Biomedical Engineering

Rethinking NeuroTech Design Process by Prioritizing Inclusivity and Accessibility

November 12, 2021

10:15 a.m. - 11:15 a.m. ET


Join us for Rethinking NeuroTech Design Process by Prioritizing Inclusivity and Accessibility, part of the Department of Biomedical Engineering Speaker Series.


  • Sossena Wood, Presidential Post-Doctoral Fellow and Special Faculty, Biomedical Engineering
  • Pulkit Grover, Angel Jordan Associate Professor, Electrical & Computer Engineering, Biomedical Engineering, and Carnegie Mellon Neuroscience Institute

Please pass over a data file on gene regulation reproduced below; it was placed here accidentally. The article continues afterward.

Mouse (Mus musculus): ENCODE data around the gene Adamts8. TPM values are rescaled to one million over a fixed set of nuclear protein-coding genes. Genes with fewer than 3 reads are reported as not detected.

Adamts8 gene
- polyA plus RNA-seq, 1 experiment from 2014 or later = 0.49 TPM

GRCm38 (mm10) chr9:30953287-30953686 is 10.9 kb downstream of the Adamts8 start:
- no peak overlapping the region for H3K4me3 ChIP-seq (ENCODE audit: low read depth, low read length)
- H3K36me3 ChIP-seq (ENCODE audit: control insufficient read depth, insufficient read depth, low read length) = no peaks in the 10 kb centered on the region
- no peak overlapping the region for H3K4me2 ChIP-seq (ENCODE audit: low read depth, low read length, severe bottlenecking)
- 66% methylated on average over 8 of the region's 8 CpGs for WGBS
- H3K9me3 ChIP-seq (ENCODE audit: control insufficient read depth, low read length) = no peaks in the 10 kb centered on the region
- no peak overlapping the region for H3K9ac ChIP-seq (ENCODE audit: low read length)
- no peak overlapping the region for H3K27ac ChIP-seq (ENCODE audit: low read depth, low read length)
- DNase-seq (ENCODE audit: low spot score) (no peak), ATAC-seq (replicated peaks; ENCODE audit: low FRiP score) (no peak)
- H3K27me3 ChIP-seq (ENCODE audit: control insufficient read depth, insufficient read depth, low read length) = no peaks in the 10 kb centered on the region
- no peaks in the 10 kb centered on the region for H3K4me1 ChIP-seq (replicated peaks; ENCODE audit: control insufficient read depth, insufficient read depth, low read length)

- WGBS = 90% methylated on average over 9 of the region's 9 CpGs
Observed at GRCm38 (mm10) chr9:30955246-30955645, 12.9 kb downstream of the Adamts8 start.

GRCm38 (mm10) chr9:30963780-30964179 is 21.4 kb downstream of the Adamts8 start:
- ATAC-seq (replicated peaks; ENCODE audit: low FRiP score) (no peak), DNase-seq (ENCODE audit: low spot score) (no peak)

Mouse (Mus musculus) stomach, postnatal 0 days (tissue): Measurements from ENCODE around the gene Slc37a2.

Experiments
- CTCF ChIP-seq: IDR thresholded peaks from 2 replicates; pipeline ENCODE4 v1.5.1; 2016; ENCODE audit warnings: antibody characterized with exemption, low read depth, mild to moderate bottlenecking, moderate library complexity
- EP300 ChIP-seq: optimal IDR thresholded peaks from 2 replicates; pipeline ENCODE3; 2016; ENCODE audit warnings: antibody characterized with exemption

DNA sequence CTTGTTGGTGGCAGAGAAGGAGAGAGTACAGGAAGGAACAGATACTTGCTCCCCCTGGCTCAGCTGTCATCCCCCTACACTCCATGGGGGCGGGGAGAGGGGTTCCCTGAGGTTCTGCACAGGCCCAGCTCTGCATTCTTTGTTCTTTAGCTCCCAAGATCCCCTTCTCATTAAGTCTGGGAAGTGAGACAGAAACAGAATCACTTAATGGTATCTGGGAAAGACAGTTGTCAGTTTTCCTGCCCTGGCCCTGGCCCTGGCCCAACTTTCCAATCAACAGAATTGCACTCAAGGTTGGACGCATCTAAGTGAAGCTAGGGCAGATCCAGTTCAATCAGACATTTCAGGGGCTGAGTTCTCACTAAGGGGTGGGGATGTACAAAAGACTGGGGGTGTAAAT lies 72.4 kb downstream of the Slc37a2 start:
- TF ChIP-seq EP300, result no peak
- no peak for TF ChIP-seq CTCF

Advances in neurotechnology are rapidly transforming not only healthcare but also other applications that reimagine how we interact with our world in years to come. The question we discuss in this talk is: will the fruits of these advances be available to and accessible by all? While neuroengineering systems continue to provide increasingly high resolution information, invasively and noninvasively, about the brain, there are important implicit assumptions which limit the technology to be equitably used. In this talk, we will discuss how we need to rethink the process of neurotechnology design where the conceptualization itself should consider inclusivity. We will share specific examples from our work to illustrate even decades-old neural interfacing techniques, such as EEG and fNIRS, are not designed for use by everyone, and what implications that could have had on the data we have collected, and on diagnoses and treatments of disorders. Specifically, these technologies do not work well today for individuals with coarse and curly hair and dark skin. Further, we will illustrate why identification and addressing of these important problems necessitates involvement of diverse stakeholders, especially so of the communities that are under-represented in science, engineering, and/or clinical practice. This talk will be a discussion to begin to have all citizens of our CMU community and beyond reimagine how we design and interact with neurotechnology and datasets as current and future scientists and innovators.